Genovac Antibody Discovery Launches in NDSU Research and Technology Park
Fargo, N.D. (April 26, 2021) – A new biotechnology firm has chosen the North Dakota State Research and Technology Park for its headquarters and operations in the United States. Genovac Antibody Discovery was launched here following the management buyout of an antibody discovery business unit owned by Aldevron, Fargo. The unit was established and operates in Freiburg, Germany.
Genovac is a contract research organization that discovers and develops antibodies for therapeutic, diagnostic and research and development market segments, with clients in North America, Europe, Australia and Asia. The company’s core technology, genetic immunization, enables rapid antibody discovery against biopharma’s most challenging targets.
The company has served the biopharmaceutical industry for more than 20 years and has completed over 3,500 projects, providing antibodies that have been developed into clinical and commercial drugs. Genovac also has completed more than 25 client and internal COVID-19 campaigns, and has developed two antibodies that successfully neutralize the United Kingdom, Brazilian and South African mutations. Genovac’s expansion into the United States will add to the nation’s preparedness and capacity to respond to new viruses that could threaten U.S. fighting forces and civilians.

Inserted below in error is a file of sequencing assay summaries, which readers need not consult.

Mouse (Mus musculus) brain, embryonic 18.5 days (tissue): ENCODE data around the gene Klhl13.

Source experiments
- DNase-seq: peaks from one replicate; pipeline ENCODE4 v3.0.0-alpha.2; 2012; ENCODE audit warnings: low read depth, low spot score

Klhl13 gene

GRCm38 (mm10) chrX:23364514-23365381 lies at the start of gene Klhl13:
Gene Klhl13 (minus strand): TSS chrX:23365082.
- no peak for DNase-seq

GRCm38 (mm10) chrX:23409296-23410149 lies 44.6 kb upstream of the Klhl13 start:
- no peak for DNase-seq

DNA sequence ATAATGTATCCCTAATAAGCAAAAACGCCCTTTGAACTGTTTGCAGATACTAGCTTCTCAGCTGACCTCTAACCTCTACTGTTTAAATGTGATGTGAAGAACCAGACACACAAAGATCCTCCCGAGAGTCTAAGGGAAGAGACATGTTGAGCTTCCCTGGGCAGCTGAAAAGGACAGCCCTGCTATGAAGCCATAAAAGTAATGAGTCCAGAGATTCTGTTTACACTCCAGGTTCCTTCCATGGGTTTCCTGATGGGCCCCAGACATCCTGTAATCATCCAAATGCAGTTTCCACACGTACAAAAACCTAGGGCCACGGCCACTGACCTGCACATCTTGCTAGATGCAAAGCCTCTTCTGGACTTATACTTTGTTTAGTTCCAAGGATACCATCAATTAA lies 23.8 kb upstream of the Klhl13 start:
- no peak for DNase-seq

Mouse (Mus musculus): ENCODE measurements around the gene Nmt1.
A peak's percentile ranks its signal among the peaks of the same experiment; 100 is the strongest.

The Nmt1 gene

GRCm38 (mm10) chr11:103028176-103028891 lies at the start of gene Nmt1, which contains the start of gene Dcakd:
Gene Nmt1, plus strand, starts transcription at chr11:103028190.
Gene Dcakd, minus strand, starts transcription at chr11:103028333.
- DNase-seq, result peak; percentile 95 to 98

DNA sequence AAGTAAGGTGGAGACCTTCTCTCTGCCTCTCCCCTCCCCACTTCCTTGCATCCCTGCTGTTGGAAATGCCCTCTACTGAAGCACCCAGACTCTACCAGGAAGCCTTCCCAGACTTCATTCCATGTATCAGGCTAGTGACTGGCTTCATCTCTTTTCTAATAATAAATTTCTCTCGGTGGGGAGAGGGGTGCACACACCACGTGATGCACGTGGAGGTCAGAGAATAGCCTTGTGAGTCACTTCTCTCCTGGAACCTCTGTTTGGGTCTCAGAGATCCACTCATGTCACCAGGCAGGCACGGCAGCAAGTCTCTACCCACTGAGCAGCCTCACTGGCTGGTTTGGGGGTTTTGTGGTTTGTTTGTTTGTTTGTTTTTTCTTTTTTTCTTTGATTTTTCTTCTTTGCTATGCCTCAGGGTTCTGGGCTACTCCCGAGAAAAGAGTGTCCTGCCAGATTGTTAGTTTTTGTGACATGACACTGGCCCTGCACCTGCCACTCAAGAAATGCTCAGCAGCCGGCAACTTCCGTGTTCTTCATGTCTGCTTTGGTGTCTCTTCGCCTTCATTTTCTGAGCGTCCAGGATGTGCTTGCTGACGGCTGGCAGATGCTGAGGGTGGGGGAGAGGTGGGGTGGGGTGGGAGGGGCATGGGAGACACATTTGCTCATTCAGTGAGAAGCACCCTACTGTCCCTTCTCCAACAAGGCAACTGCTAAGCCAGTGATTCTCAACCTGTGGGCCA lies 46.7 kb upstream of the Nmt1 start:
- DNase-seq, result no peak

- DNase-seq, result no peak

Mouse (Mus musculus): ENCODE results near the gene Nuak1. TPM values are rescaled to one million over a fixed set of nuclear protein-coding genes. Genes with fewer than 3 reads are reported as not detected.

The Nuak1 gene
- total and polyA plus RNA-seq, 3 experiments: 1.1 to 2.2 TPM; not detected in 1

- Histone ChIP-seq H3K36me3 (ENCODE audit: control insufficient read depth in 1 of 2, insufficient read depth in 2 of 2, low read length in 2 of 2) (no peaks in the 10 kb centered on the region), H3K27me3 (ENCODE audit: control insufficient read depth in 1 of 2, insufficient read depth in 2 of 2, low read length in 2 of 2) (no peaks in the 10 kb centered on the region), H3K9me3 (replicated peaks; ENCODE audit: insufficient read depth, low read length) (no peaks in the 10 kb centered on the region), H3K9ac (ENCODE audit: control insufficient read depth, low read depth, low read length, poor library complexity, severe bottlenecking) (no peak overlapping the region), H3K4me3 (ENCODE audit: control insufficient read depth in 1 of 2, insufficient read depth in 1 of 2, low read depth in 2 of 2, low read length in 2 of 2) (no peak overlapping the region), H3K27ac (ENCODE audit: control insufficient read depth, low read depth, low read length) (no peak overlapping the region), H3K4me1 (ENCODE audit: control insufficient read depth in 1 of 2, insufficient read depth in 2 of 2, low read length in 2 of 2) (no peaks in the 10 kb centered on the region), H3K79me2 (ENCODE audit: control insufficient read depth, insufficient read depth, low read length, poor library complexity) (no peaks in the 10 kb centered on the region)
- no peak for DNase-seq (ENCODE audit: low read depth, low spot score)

Brian Walters, who had been serving as the president of Aldevron’s Antibody Discovery Group, led the management buyout, acquiring all assets and technologies related to the antibody business, which Aldevron initially acquired in 2004. Walters is the president and CEO.
“The NDSU location will allow Genovac to bring the world’s most advanced antibody discovery technologies to the U.S. to better serve our North American client base,” he said. “At the same time, we’ll be providing our federal and academic partners domestic capacity to help further their efforts in combating diseases that threaten public health and our war fighters.”
Walters has committed to transferring the company’s world-class technologies from Germany to its new headquarters and 8,500 square feet of laboratory space in the NDSU Research and Technology Park. The company has been able to ramp up and accelerate its Fargo operation, thanks in part to a Biosciences Innovation Grant it received from the N.D. Department of Agriculture in October 2020. The funds came to North Dakota as a result of the Coronavirus Aid, Relief, and Economic Security (CARES) Act. Genovac used 100 percent of the funds to invest in equipment for its Fargo facility.
“We were pleased that the Bioscience Innovation Grant program could help Genovac foster the growth of the bioscience industry in North Dakota,” North Dakota Agriculture Commissioner Doug Goehring said. “Genovac’s decision to establish its headquarters and U.S. operations in North Dakota will expand North Dakota’s innovation capability, provide researchers access to the most advanced single-cell discovery and screening technology available, and will change the way we develop new drugs, animal health products and new crop varietals.”